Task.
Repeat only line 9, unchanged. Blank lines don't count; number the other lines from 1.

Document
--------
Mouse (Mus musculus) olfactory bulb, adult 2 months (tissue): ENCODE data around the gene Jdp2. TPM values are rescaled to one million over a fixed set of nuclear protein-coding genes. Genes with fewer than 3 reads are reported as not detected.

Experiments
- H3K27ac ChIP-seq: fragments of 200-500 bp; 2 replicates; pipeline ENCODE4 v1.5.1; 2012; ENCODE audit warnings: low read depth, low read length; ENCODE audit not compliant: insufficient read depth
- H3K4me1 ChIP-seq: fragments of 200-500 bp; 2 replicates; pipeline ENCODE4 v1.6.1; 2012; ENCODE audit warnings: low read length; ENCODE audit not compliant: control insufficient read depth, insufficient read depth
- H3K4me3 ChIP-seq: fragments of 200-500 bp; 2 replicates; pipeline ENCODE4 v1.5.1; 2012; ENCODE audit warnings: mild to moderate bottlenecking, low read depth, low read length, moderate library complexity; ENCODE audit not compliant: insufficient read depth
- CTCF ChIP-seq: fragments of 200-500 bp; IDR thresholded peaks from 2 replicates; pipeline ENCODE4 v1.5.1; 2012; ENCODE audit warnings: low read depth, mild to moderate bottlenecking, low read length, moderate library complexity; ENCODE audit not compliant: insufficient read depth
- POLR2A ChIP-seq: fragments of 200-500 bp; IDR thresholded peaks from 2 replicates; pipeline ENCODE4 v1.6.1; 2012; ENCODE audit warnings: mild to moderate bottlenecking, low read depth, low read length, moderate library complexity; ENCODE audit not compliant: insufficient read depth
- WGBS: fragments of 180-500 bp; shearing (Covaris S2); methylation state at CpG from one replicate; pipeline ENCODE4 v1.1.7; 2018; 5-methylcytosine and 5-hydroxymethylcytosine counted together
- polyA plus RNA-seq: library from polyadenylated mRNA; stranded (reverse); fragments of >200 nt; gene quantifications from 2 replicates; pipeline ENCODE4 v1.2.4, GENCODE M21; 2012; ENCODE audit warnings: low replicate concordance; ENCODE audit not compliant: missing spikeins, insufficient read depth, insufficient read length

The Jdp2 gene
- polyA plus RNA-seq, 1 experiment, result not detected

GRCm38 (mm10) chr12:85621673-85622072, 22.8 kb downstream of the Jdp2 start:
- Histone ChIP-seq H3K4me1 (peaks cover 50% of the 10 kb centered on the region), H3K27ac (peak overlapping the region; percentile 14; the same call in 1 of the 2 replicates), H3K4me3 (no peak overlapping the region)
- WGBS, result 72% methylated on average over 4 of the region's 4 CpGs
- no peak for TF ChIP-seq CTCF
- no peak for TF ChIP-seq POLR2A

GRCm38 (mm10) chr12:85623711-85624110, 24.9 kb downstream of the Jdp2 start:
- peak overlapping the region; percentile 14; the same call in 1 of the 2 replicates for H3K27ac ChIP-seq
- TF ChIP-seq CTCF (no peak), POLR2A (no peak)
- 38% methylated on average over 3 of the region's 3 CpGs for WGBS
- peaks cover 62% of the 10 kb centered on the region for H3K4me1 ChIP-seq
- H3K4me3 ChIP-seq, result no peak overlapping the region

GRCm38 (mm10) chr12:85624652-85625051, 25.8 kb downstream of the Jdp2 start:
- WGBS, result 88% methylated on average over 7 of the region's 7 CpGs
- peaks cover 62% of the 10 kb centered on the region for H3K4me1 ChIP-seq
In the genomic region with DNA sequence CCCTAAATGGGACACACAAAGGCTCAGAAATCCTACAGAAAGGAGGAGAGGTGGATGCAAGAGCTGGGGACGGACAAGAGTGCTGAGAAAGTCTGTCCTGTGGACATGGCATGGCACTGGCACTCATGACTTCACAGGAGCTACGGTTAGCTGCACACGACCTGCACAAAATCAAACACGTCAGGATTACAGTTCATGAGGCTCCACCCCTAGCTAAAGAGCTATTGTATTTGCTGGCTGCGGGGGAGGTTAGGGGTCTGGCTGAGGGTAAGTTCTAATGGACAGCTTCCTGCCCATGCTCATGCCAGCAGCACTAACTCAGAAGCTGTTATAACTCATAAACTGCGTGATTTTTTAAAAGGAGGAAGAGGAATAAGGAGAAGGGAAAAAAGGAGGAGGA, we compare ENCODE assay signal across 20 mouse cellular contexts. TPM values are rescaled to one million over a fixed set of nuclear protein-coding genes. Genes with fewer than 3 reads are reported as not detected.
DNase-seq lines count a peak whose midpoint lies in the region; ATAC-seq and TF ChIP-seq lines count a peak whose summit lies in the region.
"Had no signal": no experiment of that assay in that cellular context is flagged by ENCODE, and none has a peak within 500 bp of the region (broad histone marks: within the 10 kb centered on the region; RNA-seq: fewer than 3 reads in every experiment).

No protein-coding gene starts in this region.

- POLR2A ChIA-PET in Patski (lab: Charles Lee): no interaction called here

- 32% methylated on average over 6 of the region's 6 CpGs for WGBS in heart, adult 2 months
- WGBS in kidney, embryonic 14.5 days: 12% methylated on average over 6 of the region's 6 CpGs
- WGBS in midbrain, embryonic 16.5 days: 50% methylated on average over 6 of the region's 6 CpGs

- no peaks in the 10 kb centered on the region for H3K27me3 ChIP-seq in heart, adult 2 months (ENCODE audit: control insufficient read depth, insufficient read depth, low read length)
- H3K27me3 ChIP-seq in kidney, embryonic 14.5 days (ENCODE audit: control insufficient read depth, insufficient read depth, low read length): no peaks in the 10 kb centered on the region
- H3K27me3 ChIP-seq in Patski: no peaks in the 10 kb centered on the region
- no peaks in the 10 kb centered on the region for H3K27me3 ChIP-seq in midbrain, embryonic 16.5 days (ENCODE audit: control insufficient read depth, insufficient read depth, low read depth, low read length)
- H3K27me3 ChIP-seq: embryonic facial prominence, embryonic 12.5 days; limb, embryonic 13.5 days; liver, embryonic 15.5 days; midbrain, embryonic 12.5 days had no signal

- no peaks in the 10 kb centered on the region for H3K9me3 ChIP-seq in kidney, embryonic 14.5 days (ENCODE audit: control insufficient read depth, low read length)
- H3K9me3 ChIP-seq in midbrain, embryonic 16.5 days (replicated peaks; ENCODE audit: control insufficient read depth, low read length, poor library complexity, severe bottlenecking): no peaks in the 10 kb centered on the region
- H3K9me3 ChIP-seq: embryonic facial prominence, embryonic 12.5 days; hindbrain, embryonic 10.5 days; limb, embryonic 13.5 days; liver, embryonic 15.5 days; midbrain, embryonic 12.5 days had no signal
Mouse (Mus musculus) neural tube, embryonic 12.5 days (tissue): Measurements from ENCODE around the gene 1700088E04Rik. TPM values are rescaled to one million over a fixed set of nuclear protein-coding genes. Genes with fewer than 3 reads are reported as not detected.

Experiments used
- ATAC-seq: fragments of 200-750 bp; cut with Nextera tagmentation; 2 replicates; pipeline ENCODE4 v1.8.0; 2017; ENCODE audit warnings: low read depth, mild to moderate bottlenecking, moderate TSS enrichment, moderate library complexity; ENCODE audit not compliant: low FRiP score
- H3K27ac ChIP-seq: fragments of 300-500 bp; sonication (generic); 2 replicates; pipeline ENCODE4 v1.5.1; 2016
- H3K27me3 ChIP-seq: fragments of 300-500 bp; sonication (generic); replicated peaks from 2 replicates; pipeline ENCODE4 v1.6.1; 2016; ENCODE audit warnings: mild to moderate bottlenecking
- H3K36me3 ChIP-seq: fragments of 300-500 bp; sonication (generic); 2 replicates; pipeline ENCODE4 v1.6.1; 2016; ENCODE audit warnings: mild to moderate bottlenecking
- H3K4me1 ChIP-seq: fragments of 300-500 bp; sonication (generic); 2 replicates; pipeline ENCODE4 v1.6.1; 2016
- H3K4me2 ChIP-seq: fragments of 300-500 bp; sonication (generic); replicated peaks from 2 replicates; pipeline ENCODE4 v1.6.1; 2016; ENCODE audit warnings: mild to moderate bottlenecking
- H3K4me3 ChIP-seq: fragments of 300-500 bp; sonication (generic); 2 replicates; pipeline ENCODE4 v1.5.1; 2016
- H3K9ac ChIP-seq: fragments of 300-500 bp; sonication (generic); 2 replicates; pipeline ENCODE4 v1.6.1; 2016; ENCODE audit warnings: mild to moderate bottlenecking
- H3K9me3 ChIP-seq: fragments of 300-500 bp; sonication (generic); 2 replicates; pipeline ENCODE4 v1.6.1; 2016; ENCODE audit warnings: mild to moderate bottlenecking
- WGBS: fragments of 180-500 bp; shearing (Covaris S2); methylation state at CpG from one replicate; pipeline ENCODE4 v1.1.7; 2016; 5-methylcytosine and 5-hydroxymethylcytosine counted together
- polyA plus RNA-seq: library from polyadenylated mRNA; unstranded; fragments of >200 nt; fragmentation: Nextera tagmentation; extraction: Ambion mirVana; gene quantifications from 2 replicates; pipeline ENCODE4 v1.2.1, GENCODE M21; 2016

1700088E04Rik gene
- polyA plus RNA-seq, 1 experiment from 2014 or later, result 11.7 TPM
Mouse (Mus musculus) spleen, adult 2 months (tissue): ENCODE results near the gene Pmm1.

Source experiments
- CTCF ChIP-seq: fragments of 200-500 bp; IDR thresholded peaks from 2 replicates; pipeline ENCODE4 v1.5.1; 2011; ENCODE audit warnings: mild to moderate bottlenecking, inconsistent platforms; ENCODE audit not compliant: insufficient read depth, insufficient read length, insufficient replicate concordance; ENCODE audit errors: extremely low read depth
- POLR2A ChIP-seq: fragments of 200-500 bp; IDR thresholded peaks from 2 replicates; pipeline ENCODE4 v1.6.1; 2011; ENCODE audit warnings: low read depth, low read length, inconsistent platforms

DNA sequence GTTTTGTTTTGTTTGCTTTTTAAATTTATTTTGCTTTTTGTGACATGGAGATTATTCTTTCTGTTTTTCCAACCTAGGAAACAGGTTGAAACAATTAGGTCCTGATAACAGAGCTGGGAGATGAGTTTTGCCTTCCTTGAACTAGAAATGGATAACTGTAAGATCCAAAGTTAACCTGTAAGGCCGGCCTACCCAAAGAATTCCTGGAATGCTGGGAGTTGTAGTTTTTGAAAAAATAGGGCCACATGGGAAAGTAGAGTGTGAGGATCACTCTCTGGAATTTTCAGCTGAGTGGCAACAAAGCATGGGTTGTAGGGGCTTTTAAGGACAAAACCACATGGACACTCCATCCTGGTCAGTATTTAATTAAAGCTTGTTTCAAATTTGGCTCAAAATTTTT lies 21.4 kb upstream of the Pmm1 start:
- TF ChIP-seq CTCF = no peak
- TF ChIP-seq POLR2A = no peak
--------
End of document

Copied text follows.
- polyA plus RNA-seq: library from polyadenylated mRNA; stranded (reverse); fragments of >200 nt; gene quantifications from 2 replicates; pipeline ENCODE4 v1.2.4, GENCODE M21; 2012; ENCODE audit warnings: low replicate concordance; ENCODE audit not compliant: missing spikeins, insufficient read depth, insufficient read length